After graduating from Seton Hall and Immaculate Conception Seminary, Father Watters ’49 worked as a chaplain in the Air National Guard while serving as a parish priest in the Archdiocese of Newark. He joined the Army as a chaplain in 1964.
Known for staying close to combat, Father Watters tended to the wounded and gave Last Rites to those slipping beyond medics’ help. “Without hesitation and ignoring attempts to restrain him, Chaplain Watters left the perimeter three times in the face of small arms, automatic weapons and mortar fire to carry and to assist the injured troopers to safety,” Father Watters’s Medal of Honor citation reads. “When a wounded paratrooper was standing in shock in front of the assaulting forces, Chaplain Watters ran forward, picked the man up on his shoulders and carried him to safety.”
Chaplain Watters was giving aid to the wounded when he himself was mortally wounded.
The Pentagon, 2001
On the morning of September 11, 2001, Father Frank O’Grady, M.D.M. ’81 was working at Fort Belvoir south of Washington, D.C., the nearest Catholic chaplain when terrorists sent American Airlines Flight 77 crashing into the Pentagon.
“People were absolutely shell-shocked,” he says. “In times of crisis everybody needs prayer, and people found in prayer — you could see it in their faces — tremendous comfort.”
Father O’Grady stayed at the Pentagon for five nights. He and the Protestant chaplain serving with him soon settled into a grim routine. “The young soldiers who were the casualty team would go in to bring out the remains, and we would go in with them. It was pitiful to see. Their hands were burnt to the computer, some of them,” says Father O’Grady, who received an Army Commendation Medal. “They would carry out the remains, and we would pray over them. It was all done at night so that nobody would be around.”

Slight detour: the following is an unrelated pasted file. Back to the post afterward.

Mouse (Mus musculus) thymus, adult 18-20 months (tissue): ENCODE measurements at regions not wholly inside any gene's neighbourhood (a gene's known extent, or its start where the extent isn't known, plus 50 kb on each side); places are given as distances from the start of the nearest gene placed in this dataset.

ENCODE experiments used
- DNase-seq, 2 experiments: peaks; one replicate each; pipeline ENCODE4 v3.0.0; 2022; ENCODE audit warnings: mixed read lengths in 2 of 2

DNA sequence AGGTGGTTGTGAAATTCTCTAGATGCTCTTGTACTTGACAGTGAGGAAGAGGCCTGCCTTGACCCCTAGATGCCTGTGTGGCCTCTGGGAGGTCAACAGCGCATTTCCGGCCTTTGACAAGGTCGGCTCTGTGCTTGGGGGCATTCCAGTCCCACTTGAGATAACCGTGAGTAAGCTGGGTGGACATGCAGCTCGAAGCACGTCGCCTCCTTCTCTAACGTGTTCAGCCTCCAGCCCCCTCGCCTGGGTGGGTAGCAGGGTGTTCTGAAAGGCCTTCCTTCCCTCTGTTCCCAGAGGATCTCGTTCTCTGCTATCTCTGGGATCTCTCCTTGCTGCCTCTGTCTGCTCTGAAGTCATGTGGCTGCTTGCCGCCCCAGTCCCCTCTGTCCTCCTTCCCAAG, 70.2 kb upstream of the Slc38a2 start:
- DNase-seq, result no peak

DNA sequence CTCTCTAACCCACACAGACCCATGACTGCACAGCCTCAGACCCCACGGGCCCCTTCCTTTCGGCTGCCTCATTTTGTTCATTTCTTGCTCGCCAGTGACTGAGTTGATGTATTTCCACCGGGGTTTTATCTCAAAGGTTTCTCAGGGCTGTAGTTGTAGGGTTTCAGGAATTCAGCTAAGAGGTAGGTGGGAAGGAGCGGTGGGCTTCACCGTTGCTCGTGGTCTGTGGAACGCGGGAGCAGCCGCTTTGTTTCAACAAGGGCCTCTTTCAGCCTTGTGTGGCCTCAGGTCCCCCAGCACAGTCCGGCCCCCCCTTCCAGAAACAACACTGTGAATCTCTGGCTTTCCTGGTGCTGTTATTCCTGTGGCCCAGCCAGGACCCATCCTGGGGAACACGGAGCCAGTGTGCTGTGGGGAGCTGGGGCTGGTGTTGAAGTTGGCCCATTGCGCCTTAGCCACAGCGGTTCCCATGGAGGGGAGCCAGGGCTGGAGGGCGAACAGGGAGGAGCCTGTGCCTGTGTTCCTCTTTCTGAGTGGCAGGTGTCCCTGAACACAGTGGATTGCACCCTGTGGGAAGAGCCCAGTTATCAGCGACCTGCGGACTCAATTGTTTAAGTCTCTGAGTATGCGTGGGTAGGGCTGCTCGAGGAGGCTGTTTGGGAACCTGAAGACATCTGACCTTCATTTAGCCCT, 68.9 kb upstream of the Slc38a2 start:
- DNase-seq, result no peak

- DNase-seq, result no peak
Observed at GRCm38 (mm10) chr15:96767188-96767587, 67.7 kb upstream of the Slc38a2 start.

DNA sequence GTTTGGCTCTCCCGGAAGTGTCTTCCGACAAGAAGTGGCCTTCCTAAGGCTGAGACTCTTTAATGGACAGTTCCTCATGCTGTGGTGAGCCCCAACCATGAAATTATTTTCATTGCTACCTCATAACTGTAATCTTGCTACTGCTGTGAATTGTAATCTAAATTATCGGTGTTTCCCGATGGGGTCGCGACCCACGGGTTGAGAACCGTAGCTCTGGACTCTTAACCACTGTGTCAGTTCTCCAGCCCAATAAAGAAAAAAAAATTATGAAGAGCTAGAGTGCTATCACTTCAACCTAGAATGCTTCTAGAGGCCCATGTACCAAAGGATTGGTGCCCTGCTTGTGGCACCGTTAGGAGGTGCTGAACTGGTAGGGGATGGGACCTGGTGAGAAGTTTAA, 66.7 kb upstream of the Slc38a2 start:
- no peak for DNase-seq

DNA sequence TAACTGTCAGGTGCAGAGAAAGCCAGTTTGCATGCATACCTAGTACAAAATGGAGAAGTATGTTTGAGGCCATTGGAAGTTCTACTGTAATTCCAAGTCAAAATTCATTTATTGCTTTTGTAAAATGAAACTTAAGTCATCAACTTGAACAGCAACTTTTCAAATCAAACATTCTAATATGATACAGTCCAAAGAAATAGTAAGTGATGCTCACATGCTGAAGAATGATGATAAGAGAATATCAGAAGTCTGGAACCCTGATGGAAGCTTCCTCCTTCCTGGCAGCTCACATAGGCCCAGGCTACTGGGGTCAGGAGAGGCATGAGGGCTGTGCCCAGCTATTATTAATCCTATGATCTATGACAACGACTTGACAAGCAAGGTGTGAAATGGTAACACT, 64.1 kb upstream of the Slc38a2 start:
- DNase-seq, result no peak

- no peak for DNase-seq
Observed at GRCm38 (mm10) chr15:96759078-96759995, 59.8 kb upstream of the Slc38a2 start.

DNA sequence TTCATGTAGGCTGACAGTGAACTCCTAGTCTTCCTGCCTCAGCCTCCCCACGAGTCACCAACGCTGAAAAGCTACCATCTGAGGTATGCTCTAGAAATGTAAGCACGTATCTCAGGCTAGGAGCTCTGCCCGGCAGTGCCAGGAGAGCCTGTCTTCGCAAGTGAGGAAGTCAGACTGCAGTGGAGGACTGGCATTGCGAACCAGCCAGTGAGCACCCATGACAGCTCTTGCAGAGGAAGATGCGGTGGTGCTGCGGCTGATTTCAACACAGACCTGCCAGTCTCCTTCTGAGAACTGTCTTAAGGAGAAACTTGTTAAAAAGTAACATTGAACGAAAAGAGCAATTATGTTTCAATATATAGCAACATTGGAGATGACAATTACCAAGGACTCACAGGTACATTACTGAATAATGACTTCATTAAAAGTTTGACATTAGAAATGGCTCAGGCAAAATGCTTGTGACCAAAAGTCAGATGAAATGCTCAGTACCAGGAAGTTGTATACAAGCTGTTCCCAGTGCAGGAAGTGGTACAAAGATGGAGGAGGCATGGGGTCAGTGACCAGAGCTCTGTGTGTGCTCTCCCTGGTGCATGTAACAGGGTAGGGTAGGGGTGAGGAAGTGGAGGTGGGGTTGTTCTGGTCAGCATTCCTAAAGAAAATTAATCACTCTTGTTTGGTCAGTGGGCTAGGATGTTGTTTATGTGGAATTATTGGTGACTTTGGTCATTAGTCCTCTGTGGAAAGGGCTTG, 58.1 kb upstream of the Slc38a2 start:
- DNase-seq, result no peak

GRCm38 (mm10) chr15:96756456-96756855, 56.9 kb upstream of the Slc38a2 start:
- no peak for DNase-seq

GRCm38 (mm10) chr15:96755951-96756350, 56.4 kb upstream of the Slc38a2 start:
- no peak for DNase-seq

Father O’Grady was serving at Our Lady of Pompeii in Paterson, New Jersey, in 1987 when a worshiper asked him to say Mass for an Army Reserve unit in nearby Lodi. By 1994, at the age of 49, Father O’Grady became an active-duty Army chaplain, serving in South Korea, Germany and several bases in the U.S. Since 2011, he has been making rounds at Walter Reed Medical Center. “Many, of course, their faith is pretty weak, as you can imagine,” Father O’Grady says of the wounded soldiers he sees. “I try to give them a sense of hope.”
“You go in with a smile on your face and you sit down by their bed. And then, if they want to talk, you ask them where they’re from. Many of them won’t want to talk about their previous assignment; so we don’t bring that up. You end up asking, ’Would you like to pray? Would you like a prayer?’ Whatever they want —it’s all about them.”
Father O’Grady, 72, retired as a lieutenant colonel in January, the oldest chaplain in the Army. His departure diminished the already thin ranks of Catholic chaplains — currently there are just 84 out of 1,200 Army chaplains.
Portland, Maine, 2018
“One thing we’ve got plenty of is Protestant chaplains,” says Father Peter Uhde ’78, M.D.M. ’80 who retired last year after 40 years of military service, the last 17 as an active-duty Army chaplain. He joined the Air Force Reserve as a seminarian, having spotted a recruiting poster in the mailroom. From 2010 to 2012, his job was to recruit other chaplains. “You go any place you might be able to find a priest,” he says, “and quite honestly, not just priests, but rabbis and imams. I was recruiting for clergy, who were desperately needed.”
Do you know of other Seton Hall military chaplains? Share their story with us at firstname.lastname@example.org. Find Father Hamel’s story at blogs.shu.edu/magazine
Kevin Coyne is a freelance writer based in New Jersey.